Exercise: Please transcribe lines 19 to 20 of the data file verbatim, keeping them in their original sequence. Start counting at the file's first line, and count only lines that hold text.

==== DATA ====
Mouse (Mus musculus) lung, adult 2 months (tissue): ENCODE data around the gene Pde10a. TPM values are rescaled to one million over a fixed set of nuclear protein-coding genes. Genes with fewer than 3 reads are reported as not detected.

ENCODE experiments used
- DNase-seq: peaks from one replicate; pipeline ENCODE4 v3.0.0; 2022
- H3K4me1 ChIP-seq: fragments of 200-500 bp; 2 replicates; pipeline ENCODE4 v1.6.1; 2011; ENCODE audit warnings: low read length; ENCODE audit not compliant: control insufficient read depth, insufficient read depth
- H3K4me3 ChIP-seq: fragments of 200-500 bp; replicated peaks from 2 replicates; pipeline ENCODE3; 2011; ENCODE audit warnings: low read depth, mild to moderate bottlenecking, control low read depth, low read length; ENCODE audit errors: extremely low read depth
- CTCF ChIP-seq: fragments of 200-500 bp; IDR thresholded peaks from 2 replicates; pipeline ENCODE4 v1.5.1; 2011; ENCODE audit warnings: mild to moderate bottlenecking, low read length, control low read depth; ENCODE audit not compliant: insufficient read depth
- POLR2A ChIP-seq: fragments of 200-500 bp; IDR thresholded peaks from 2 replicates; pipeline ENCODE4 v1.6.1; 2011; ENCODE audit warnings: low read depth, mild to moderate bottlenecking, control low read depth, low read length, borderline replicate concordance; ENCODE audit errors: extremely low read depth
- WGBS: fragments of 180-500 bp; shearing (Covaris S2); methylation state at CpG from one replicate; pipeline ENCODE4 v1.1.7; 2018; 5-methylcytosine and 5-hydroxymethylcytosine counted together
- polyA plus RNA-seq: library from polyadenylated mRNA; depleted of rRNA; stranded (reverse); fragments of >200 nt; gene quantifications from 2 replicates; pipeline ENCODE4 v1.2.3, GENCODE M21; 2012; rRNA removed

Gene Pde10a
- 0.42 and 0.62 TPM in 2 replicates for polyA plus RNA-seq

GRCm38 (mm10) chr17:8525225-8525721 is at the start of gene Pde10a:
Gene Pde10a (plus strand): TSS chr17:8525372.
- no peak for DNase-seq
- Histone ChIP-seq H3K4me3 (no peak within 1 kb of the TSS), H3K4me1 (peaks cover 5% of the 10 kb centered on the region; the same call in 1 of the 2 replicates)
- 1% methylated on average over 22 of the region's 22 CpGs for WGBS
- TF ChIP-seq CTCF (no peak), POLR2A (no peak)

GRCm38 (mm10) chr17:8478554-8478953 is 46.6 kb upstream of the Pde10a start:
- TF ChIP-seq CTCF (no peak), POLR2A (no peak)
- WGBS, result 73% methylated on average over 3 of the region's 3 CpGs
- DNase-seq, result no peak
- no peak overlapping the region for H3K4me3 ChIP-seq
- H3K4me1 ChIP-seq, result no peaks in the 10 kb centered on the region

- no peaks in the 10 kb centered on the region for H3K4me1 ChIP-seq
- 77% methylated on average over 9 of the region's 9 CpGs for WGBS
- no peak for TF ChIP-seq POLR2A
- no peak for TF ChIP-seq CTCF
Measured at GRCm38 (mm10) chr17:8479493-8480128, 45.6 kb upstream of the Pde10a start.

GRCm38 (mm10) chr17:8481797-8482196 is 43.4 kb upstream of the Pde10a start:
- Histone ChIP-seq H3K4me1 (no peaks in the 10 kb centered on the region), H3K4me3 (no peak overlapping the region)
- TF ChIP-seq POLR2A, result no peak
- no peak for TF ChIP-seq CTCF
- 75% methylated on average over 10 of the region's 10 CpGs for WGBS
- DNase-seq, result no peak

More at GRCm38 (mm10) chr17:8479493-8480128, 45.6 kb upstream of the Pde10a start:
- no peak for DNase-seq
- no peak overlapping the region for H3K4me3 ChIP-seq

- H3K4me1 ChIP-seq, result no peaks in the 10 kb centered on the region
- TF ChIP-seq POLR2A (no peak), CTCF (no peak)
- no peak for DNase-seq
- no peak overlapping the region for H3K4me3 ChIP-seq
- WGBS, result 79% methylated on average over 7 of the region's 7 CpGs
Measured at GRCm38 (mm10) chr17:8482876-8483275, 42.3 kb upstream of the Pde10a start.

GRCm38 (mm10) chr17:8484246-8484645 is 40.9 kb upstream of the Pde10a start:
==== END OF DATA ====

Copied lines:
- TF ChIP-seq CTCF (no peak), POLR2A (no peak)
- WGBS, result 73% methylated on average over 3 of the region's 3 CpGs